INQUIRY: If Dr. Herbert Benson's study concerning prayer is correct, then LOGICALLY CONCLUDE that those three Christians were given to Christ by the Father like the Eleven (John 17) and that they saw Him in "that day"...

      And don't manipulate my post to make it read what it didn't.

      January 30, 2012 at 5:00 pm |
    • ashrakay

      Again... Please provide examples, not plat.itudes.

      January 30, 2012 at 5:08 pm |
    • Jesus

      "just helping out," nope provide proof, you did not that makes you a fool.

      January 30, 2012 at 5:35 pm |
    • nope a dope

      nope/jesus you can't even communicate properly ' provide proof' me no think you write so good dip stick

      January 30, 2012 at 6:22 pm |
    • HotAirAce

      From an article at http : // www . skepdic . com / prayer . html that includes discussion about the above mentioned study –
      "The results indicate no effect from prayer."

      January 30, 2012 at 6:34 pm |
    • HotAirAce

      From http://www.nytimes.com/2006/03/31/health/31pray.html?pagewanted=all –

      "One reason the study was so widely anticipated was that it was led by Dr. Benson, who in his work has emphasized the soothing power of personal prayer and meditation."

      January 30, 2012 at 6:37 pm |
    • captain america

      hotairace is a butt in canadian whose opinion is worth less than dog crap to an American. pound salt hotair go screw up your own country. There's your sign

      January 30, 2012 at 6:40 pm |
    • Jesus

      "nope/jesus you can't even communicate properly ' provide proof' me no think you write so good dip stick"

      Oh, you are being such a fool, time to repent your sin for being wrong or burn in hell for all eternity..

      January 30, 2012 at 6:41 pm |
    • Jesus

      "Joh 16:22 And ye now therefore have sorrow: but I will see you again, and your heart shall rejoice, and your joy no man taketh from you.
      Joh 16:23 And in that day ye shall ask me nothing. Verily, verily, I say unto you, Whatsoever ye shall ask the Father in my name, he will give it you."

      Everyone knows the story about Jesus and the woman about to be stoned by the mob. This account is only found in John 7:53-8:12. The mob asked Jesus whether they should stone the woman (the punishment required by the Old Testament) or show her mercy. Jesus doesn’t fall for this trap. Jesus allegedly states, let the one who is without sin among you be the first to cast a stone at her. The crowd dissipates out of shame. That story was not originally in the Gospel of John or in any of the Gospels. It was added by later scribes. The story is not found in the oldest and best manuscripts of the Gospel of John. Nor does its writing style comport with the rest of John. Most serious textual critics state that this story should not be considered part of the Bible.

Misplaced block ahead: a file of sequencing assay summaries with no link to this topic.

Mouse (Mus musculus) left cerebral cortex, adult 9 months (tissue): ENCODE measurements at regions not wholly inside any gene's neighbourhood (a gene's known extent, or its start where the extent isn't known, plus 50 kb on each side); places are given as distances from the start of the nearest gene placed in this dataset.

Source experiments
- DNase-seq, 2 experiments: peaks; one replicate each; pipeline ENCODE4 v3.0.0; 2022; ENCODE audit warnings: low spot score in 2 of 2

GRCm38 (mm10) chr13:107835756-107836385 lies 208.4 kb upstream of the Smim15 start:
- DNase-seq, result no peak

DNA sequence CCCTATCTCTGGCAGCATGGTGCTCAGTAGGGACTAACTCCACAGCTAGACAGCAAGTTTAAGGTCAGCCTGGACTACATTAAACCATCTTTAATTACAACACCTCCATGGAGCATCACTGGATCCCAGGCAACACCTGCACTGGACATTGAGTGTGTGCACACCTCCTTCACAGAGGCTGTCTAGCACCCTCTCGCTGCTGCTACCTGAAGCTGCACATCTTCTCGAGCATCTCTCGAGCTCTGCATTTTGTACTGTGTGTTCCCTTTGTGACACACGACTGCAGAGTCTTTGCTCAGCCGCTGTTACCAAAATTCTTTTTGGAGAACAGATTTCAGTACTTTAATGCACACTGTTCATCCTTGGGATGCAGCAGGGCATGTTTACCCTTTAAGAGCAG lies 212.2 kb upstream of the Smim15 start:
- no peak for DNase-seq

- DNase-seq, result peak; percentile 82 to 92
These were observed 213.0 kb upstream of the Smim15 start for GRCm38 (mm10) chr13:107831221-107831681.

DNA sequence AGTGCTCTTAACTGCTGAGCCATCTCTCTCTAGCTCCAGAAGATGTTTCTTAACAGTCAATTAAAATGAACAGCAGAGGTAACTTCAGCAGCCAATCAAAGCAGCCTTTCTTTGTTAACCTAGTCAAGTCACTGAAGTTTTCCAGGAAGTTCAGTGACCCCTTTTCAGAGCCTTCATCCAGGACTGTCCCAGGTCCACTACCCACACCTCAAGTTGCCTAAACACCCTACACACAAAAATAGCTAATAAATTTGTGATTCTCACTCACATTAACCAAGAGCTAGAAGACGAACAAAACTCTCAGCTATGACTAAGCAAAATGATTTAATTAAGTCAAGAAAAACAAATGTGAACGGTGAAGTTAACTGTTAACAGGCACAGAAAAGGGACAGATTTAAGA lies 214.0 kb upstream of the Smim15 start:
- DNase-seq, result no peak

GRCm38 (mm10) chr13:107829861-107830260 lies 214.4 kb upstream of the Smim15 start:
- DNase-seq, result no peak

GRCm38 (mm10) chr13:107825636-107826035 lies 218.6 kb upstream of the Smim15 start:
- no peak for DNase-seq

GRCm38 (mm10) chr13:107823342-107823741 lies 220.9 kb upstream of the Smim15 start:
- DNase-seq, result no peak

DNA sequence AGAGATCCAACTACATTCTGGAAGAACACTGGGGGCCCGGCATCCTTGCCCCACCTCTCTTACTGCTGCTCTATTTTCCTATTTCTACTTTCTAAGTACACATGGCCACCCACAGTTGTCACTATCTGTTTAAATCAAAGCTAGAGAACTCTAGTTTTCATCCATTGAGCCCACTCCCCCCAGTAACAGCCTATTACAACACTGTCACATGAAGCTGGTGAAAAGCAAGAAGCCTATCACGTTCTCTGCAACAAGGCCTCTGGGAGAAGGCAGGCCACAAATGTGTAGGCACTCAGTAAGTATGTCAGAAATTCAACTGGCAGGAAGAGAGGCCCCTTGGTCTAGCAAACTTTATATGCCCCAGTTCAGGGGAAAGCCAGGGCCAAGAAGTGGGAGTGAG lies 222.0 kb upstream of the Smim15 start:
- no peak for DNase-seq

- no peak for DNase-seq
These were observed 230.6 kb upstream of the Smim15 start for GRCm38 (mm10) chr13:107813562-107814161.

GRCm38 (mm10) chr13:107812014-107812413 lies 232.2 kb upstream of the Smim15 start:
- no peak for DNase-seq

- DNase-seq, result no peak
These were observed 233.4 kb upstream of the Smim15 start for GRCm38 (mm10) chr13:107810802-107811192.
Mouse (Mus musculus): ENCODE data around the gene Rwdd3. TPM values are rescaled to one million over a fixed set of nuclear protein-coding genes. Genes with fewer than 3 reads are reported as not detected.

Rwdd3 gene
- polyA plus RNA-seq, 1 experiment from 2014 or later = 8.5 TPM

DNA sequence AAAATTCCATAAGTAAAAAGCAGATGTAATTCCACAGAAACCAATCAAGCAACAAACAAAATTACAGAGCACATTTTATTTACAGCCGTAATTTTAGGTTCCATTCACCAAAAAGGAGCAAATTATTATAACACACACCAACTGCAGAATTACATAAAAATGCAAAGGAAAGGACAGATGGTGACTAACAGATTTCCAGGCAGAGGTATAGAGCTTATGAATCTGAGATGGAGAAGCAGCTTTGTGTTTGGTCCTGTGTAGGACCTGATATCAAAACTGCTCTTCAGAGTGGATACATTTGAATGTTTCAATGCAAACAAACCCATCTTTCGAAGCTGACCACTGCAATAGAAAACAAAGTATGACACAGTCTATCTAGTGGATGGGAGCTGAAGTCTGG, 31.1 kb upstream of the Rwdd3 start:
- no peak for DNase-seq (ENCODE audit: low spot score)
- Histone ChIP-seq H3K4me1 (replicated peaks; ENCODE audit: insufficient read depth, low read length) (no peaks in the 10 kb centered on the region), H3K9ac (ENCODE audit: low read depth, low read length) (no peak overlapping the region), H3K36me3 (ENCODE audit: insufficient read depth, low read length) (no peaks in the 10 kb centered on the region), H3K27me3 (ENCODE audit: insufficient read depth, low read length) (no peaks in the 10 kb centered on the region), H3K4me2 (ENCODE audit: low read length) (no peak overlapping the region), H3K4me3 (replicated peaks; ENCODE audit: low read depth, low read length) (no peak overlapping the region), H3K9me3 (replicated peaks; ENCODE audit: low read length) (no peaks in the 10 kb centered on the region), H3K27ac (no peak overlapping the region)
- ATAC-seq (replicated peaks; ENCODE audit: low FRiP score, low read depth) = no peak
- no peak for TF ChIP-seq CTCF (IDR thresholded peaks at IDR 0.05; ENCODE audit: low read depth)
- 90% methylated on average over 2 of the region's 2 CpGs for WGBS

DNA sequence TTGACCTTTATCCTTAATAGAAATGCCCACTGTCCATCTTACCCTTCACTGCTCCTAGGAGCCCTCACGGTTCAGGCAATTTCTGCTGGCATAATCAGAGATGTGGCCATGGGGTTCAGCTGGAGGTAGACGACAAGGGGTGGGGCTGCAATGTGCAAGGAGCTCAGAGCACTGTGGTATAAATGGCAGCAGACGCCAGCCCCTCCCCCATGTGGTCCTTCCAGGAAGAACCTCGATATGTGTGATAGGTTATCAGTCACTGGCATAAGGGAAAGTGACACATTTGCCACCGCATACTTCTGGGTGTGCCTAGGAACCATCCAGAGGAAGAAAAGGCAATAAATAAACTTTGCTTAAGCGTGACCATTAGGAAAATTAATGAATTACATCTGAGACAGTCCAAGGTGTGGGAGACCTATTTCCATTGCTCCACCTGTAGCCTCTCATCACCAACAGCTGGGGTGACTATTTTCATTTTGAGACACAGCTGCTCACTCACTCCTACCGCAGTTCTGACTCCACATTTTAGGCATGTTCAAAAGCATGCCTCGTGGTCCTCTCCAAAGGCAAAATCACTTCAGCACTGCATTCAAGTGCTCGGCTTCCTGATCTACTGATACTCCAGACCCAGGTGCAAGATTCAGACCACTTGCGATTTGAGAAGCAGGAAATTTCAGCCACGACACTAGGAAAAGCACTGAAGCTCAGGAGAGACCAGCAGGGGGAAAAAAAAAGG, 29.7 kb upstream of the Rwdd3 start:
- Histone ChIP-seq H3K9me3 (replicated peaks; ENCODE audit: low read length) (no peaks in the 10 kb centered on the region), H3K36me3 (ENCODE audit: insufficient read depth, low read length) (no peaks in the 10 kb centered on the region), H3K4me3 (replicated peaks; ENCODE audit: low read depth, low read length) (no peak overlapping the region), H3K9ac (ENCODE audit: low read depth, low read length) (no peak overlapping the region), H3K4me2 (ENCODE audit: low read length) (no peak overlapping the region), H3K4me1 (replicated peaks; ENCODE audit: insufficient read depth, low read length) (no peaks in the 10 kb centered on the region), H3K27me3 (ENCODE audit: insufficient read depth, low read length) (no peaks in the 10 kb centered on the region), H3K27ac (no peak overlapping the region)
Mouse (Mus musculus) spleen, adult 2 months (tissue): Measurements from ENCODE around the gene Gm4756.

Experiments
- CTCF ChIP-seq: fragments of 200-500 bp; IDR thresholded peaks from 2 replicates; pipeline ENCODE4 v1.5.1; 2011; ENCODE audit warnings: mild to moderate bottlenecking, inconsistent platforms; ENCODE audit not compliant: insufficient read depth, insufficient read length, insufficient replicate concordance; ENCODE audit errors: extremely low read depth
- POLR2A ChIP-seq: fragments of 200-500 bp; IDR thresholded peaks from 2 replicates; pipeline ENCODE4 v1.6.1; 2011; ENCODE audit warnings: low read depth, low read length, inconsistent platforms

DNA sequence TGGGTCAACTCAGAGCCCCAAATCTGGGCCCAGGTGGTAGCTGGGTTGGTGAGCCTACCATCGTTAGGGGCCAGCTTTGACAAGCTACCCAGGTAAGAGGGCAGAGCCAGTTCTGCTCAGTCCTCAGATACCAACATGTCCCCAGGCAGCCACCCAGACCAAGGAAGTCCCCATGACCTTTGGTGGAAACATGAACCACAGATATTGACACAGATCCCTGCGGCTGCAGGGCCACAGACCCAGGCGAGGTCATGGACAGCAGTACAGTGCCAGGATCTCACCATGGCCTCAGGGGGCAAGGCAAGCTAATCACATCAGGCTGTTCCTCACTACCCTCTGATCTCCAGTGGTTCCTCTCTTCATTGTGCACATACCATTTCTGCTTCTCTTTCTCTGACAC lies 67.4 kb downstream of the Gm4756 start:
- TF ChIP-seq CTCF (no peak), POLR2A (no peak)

January 30, 2012 at 6:56 pm |
    • ashrakay

      @Jesus, providing quotes from a self-promoting book is not proof of anything in the real world. I.e., quoting that Harry Potter had an invisibility cloak because it's stated so clearly in "The Chamber of Secrets" does not mean Harry Potter exists or that if he did exist that he actually has an invisibility cloak.

      January 30, 2012 at 10:03 pm |
    • Patrick

      I prayed all Christians would stop believing in Middle Eastern gods from the Bronze Age. It clearly didn’t work. Prayer fails.

      February 6, 2012 at 4:31 pm |
  17. Iqbal khan

    The Life of an American Jew in Racist Marxist Israel
    The Life of an American Jew in Racist Marxist Israel Written in 1985 by Jack Bernstein A CHALLENGE. THE CONTENTS OF THIS BOOK ARE EXPECTED TO BRING A STRONG REACTION ...
    http://www.biblebelievers.org.au/israel.htm – Cached

    January 30, 2012 at 2:36 pm |
  18. Iqbal khan

    [youtube=https://www.youtube.com/watch?v=voU1tHhGNd4&w=640&h=360]

    January 30, 2012 at 2:28 pm |
  19. Tom, Tom, the Piper's Son

    I've come to this lonely place out of contrition. I do have a problem with hotel rooms. They are confining and the sheets are greasy. Moron.

    January 30, 2012 at 11:34 am |
    • Tom, Tom, the Piper's Son

      There's your sign.

      January 30, 2012 at 9:40 pm |
  20. ashrakay

    Does this photo remind anyone else of Ted Haggard?

    January 30, 2012 at 1:34 am |
    • Al

      Are you saying that this man looks a little light in the loafers?

      January 30, 2012 at 3:47 am |
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About this blog

The CNN Belief Blog covers the faith angles of the day's biggest stories, from breaking news to politics to entertainment, fostering a global conversation about the role of religion and belief in readers' lives. It's edited by CNN's Daniel Burke with contributions from Eric Marrapodi and CNN's worldwide news gathering team.